The Rising Chinese Nuclear Horn (Daniel 8:8)


The Trump Administration cited China as a major reason behind its decision to announce U.S. intentions to withdraw from the 1987 Intermediate-Range Nuclear Forces (INF) Treaty with Russia. China is not a party to the INF Treaty, which has allowed Beijing to rapidly expand its missile arsenal as part of a military strategy designed to counter U.S. and allied military power in Asia. China has consistently refused to accede to the accord and expressed its opposition to U.S. withdrawal, positions that implicitly recognize the advantages Beijing derives from being unconstrained by the treaty’s limits. This report explains the importance of China’s ground-launched missiles to Beijing’s overall military strategy; surveys Chinese reactions to the potential U.S. withdrawal from the INF Treaty; and assesses both the positive and negative implications of U.S. withdrawal for the military balance in Asia, global arms control regime, U.S. relations with Asian allies, and China-Russia ties.

Hamas Calls for More Riots Outside the Temple Walls (Revelation 11:2)

Hamas Calls for PA Riots After Shooting of Arab Stabber | Hamodia.com

By Dov Benovadia
Arab rioters on the Gaza-Israel border in Rafiach, Gaza. (Abed Rahim Khatib/Flash90)

YERUSHALAYIM

Hamas called on Arabs in Palestinian Authority-controlled areas of Yehudah and Shomron to riot and attack Israelis, in the wake of the death of an Arab near the town of Adei Ad on Shabbos. Thousands of Arabs gathered in Ramallah Motzoei Shabbos, calling for revenge against Israel in the wake of the incident.

In the incident, an Israeli youth who was walking by himself in the area of Adei Ad was attacked by Arabs, and wounded when an Arab stabbed him. A group of Israelis nearby called for help, and the security team of Adei Ad showed up. According to a spokesperson for the team, members of the team fired into the air in order to fend off the Arab mob, which then attacked them as well, causing a “life-threatening situation,” the spokesperson said. One of the rioters was apparently hit in the incident.

According to Arabs, the incident was set off when Israelis attempted to overturn a tractor in a field in a “price tag” attack, but the victim of the stabbing said that he had ventured several hundred meters out of Adei Ad, when he was ambushed by three Arabs, who attempted to drag him to the village of Al Mu’ayeer, next to Adei Ad. He told Yediot Acharonot that he managed to escape, and realized when he was running that he had been stabbed. He called for help and Adei Ad’s security team chased the Arabs, he said.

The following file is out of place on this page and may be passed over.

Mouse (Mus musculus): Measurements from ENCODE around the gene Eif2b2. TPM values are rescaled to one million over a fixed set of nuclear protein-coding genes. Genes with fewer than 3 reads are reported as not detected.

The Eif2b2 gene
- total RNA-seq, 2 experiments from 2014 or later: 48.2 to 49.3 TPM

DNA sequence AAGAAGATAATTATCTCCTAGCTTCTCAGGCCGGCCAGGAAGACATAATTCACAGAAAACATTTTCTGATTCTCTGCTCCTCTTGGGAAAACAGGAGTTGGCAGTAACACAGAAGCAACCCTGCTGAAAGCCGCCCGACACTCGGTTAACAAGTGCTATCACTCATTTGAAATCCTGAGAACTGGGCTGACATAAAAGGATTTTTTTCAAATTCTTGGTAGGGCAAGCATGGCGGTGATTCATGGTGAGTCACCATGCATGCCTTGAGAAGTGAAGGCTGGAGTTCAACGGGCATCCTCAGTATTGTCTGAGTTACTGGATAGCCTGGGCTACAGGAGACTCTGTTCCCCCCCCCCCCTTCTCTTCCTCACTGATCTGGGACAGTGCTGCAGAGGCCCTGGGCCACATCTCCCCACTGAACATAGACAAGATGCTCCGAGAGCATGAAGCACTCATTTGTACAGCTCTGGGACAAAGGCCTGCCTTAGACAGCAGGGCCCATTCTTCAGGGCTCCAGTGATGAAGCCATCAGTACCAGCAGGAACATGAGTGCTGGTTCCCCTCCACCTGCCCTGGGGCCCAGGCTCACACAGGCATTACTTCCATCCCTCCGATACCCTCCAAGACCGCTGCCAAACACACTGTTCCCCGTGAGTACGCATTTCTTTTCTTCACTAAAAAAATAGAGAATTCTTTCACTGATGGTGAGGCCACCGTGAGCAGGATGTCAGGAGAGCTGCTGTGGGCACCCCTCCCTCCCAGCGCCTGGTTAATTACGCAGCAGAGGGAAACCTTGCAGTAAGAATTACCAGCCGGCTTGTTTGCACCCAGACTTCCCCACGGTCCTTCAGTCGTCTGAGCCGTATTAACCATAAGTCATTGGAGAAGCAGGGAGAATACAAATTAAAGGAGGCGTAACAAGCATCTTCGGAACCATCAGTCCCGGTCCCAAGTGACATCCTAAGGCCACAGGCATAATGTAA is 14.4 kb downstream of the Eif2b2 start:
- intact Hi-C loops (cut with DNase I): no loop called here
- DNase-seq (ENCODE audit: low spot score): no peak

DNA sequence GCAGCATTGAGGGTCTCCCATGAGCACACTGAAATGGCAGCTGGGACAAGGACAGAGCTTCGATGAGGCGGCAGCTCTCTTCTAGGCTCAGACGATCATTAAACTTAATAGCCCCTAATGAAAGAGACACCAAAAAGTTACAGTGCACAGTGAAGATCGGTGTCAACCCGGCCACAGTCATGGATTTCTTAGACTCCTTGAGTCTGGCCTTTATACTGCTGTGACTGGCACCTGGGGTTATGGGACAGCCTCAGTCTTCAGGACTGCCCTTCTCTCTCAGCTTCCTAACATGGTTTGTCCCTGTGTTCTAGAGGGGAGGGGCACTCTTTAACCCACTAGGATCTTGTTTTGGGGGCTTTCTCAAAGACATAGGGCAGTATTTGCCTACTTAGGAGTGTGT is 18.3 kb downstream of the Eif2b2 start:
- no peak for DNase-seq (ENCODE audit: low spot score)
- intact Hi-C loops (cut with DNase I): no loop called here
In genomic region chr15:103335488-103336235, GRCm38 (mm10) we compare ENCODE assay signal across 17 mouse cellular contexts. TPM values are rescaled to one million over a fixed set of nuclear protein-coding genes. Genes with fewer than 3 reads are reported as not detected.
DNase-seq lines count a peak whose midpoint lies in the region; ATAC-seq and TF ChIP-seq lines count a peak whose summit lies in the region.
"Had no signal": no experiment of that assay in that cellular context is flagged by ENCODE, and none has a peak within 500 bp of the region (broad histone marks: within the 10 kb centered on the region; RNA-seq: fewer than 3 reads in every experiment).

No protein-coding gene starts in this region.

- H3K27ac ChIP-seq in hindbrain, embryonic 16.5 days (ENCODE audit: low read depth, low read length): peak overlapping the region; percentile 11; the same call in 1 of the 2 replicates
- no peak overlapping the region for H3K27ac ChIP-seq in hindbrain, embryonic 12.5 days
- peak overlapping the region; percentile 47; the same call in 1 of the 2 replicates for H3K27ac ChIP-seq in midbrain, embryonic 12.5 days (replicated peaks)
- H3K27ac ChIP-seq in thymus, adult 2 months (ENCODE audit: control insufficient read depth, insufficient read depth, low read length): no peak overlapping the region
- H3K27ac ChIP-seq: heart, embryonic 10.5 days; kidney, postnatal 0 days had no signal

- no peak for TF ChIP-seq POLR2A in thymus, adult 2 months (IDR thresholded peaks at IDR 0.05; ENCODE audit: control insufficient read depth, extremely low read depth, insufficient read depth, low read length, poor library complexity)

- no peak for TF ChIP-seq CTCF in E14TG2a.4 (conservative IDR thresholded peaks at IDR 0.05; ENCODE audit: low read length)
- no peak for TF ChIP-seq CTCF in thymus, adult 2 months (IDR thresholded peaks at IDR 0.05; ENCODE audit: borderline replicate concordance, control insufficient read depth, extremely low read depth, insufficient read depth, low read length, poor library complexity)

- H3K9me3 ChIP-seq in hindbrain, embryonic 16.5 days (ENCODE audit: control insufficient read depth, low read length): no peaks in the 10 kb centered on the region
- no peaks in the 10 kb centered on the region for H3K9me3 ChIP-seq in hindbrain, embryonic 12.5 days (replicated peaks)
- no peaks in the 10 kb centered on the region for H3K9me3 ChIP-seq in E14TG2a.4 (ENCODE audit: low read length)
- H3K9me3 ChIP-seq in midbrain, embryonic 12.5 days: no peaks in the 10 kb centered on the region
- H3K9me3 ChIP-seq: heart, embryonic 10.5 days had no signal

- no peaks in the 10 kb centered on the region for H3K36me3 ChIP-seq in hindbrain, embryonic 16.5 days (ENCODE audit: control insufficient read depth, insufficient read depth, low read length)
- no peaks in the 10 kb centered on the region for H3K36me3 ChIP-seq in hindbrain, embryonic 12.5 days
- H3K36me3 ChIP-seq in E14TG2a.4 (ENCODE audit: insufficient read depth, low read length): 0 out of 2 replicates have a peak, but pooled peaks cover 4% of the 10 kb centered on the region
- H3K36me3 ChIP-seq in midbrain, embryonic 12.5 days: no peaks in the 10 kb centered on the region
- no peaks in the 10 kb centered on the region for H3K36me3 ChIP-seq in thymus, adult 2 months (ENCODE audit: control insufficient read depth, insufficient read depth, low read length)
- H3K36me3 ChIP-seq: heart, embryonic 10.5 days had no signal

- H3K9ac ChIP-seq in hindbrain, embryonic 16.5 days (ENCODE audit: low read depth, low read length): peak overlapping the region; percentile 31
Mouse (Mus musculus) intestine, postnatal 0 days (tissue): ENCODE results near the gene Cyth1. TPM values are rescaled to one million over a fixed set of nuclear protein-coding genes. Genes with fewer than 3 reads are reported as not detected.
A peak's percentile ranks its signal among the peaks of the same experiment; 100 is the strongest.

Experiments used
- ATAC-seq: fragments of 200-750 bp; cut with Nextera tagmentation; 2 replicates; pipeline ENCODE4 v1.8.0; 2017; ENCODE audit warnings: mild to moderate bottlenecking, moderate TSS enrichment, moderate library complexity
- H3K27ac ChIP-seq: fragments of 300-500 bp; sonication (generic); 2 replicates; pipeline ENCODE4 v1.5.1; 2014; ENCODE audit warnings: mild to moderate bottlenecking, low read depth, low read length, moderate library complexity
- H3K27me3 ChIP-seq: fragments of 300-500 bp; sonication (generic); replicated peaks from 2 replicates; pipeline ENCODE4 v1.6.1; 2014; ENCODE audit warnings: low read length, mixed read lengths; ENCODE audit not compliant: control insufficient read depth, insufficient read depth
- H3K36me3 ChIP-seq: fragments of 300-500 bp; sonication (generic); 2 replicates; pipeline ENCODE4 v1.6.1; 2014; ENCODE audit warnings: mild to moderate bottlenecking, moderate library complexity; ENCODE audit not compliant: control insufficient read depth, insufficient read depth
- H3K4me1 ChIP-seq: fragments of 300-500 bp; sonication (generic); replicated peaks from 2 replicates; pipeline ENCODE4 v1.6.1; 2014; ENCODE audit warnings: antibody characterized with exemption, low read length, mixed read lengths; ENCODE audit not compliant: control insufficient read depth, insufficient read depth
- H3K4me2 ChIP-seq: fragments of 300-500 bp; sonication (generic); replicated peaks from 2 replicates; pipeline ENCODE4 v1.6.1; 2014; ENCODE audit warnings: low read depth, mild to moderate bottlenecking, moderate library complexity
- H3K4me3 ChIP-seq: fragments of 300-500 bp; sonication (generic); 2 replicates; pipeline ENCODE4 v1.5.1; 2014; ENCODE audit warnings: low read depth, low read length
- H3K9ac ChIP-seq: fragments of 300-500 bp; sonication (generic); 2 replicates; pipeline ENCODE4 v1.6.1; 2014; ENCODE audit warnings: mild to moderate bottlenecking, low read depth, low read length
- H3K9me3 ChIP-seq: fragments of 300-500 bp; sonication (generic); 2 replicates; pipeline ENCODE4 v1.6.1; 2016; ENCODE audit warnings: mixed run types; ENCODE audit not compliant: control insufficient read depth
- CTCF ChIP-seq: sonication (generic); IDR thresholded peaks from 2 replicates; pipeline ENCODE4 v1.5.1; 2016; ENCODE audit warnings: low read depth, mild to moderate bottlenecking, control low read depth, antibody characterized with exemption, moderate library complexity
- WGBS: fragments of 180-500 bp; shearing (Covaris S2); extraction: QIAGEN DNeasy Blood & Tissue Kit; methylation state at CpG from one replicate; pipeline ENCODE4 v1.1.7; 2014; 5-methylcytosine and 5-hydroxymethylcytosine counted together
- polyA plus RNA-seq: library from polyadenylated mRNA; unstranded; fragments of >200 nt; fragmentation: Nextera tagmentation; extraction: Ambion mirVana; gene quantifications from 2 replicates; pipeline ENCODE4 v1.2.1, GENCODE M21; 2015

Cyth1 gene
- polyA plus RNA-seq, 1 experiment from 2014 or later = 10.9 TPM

A report named the stabber as Hamdi Naasan, a terrorist who had been convicted in the past for shooting Israelis and setting off bombs. He was sentenced to nine years in prison for his activities, but was released in 2007 as part of a group of terrorists released as a “gesture” to Palestinian Authority chief Mahmoud Abbas.

On Friday, some 10,000 Gaza Arabs rioted along the security fence. Hundreds attempted to breach the fence, and many threw rocks and firebombs at IDF troops along the border. Rioters also burned tires, causing large amounts of air pollution. Several rioters cut through the fence and ran to the Israeli side before running back into Gaza. Israeli soldiers used anti-riot methods to break up the crowds.

Earthquake Assessment For The Sixth Seal (Revelation 6:12)

Earthquake Risk in New Jersey

by Daniel R. Dombroski, Jr.

A 10–fold increase in amplitude represents about a 32–fold increase in energy released for the same duration of shaking. The best known magnitude scale is one designed by C.F. Richter in 1935 for west coast earthquakes.

In New Jersey, earthquakes are measured with seismographs operated by the Lamont–Doherty Earth Observatory of Columbia University and the Delaware Geological Survey.

An earthquake’s intensity is determined by observing its effects at a particular place on the Earth’s surface. Intensity depends on the earthquake’s magnitude, the distance from the epicenter, and local geology. These scales are based on reports of people awakening, felt movements, sounds, and visible effects on structures and landscapes. The most commonly used scale in the United States is the Modified Mercalli Intensity Scale, and its values are usually reported in Roman numerals to distinguish them from magnitudes.

Past damage in New Jersey

New Jersey doesn’t get many earthquakes, but it does get some. Fortunately most are small. A few New Jersey earthquakes, as well as a few originating outside the state, have produced enough damage to warrant the concern of planners and emergency managers.

Damage in New Jersey from earthquakes has been minor: items knocked off shelves, cracked plaster and masonry, and fallen chimneys. Perhaps because no one was standing under a chimney when it fell, there are no recorded earthquake–related deaths in New Jersey. We will probably not be so fortunate in the future.

Area Affected by Eastern Earthquakes

Although the United States east of the Rocky Mountains has fewer and generally smaller earthquakes than the West, at least two factors  increase the earthquake risk in New Jersey and the East. Due to geologic differences, eastern earthquakes effect areas ten times larger than western ones of the same magnitude. Also, the eastern United States is more densely populated, and New Jersey is the most densely populated state in the nation.

Geologic Faults and Earthquakes in New Jersey

Although there are many faults in New Jersey, the Ramapo Fault, which separates the Piedmont and Highlands Physiographic Provinces, is the best known. In 1884 it was blamed for a damaging New York City earthquake simply because it was the only large fault mapped at the time. Subsequent investigations have shown the 1884 earthquake epicenter was actually located in Brooklyn, New York, at least 25 miles from the Ramapo Fault.

However, numerous minor earthquakes have been recorded in the Ramapo Fault Zone, a 10 to 20 mile wide area lying adjacent to, and west of, the actual fault.